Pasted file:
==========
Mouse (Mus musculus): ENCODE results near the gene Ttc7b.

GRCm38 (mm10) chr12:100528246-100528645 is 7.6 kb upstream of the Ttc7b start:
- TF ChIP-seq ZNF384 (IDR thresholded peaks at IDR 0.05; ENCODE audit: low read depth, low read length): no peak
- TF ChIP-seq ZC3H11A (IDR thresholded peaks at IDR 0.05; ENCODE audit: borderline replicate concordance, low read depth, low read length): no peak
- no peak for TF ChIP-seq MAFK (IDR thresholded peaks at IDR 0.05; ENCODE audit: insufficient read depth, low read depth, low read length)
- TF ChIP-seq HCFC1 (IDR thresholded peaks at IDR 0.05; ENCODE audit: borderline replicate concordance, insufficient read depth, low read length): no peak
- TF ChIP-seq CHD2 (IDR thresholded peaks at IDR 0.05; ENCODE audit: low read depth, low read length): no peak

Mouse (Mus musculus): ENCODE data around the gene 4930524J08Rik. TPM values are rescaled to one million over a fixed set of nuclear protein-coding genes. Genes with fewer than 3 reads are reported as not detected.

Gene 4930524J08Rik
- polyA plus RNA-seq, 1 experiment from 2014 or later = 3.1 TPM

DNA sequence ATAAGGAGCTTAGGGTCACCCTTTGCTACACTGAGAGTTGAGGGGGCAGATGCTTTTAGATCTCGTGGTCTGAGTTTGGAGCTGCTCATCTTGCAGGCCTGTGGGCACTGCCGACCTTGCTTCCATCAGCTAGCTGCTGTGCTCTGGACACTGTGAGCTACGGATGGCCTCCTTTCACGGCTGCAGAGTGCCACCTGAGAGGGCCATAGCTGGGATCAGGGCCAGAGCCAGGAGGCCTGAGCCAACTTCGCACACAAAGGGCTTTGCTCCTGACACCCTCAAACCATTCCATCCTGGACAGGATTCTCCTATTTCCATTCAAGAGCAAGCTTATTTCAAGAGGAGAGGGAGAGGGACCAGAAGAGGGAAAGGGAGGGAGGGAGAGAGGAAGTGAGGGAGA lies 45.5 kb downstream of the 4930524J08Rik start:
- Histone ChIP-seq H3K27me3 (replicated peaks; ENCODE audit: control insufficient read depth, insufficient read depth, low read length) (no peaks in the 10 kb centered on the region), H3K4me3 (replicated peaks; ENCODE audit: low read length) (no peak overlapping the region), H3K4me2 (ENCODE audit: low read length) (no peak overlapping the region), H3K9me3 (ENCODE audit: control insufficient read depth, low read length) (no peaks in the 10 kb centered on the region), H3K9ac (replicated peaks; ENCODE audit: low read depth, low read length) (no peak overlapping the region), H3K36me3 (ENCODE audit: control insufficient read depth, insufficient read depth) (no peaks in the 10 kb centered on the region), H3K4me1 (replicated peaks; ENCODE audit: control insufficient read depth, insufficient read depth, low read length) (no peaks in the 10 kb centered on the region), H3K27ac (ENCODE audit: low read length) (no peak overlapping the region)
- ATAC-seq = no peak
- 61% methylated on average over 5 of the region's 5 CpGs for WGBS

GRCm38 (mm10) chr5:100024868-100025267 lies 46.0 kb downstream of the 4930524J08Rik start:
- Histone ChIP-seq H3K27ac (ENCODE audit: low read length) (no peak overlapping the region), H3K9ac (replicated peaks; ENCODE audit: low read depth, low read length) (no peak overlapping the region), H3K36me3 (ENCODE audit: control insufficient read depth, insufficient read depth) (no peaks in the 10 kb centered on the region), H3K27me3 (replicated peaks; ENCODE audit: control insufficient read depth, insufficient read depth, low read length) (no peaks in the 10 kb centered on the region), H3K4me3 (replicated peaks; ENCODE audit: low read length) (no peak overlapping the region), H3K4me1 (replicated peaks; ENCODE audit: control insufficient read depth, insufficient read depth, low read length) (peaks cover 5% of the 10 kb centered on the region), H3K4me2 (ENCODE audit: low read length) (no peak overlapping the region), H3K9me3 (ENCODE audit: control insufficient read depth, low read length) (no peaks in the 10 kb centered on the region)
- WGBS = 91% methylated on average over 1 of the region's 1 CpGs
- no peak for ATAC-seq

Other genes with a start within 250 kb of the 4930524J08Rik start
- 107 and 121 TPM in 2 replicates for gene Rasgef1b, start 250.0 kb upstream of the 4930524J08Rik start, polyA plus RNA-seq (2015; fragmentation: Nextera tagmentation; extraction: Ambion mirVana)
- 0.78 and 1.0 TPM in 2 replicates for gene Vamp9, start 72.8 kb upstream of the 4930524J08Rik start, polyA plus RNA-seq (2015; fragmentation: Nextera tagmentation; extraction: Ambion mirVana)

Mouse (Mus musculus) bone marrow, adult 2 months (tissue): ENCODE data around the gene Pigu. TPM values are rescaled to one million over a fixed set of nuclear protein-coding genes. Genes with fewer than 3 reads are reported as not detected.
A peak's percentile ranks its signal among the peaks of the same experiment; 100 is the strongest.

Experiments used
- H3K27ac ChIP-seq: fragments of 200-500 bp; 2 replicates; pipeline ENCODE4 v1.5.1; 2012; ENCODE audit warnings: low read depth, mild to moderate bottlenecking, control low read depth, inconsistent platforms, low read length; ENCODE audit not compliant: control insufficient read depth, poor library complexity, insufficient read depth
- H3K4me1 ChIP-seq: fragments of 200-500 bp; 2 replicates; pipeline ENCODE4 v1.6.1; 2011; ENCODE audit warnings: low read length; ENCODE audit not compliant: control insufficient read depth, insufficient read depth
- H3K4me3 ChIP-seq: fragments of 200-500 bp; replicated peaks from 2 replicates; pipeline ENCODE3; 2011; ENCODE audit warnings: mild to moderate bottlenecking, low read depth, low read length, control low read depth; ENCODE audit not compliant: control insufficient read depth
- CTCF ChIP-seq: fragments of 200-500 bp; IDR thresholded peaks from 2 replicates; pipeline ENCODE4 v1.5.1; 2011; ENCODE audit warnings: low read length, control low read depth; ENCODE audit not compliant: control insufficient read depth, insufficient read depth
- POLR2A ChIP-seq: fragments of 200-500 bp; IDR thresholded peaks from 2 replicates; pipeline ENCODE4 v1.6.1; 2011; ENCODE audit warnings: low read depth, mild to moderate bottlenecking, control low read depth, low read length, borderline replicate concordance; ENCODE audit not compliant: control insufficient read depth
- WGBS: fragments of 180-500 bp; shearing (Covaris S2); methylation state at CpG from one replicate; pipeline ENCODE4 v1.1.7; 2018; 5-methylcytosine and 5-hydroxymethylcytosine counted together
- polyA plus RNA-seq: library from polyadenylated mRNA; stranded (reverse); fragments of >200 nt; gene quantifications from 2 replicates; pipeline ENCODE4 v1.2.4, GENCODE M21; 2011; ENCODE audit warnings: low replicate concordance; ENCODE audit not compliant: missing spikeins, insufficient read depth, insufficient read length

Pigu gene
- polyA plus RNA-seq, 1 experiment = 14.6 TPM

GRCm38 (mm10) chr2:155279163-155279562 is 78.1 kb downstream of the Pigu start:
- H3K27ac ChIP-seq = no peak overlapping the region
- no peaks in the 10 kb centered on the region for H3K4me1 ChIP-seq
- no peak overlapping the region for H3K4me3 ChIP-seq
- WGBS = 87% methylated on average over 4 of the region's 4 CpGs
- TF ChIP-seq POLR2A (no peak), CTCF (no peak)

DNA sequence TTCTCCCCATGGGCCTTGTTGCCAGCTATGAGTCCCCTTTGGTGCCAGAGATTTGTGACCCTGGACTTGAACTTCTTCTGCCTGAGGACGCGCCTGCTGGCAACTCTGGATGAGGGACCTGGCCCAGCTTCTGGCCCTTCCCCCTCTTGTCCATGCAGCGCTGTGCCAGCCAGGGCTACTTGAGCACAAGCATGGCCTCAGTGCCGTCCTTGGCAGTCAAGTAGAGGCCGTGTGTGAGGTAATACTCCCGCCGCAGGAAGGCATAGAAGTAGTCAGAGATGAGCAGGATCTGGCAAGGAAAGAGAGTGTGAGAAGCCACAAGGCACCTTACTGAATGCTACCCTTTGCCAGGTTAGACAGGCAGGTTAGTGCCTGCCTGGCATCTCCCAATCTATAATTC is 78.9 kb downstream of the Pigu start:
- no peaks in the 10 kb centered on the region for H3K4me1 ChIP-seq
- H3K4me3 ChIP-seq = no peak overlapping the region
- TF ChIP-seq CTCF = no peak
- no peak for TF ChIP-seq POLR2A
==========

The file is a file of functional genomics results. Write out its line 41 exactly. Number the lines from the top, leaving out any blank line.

- no peaks in the 10 kb centered on the region for H3K4me1 ChIP-seq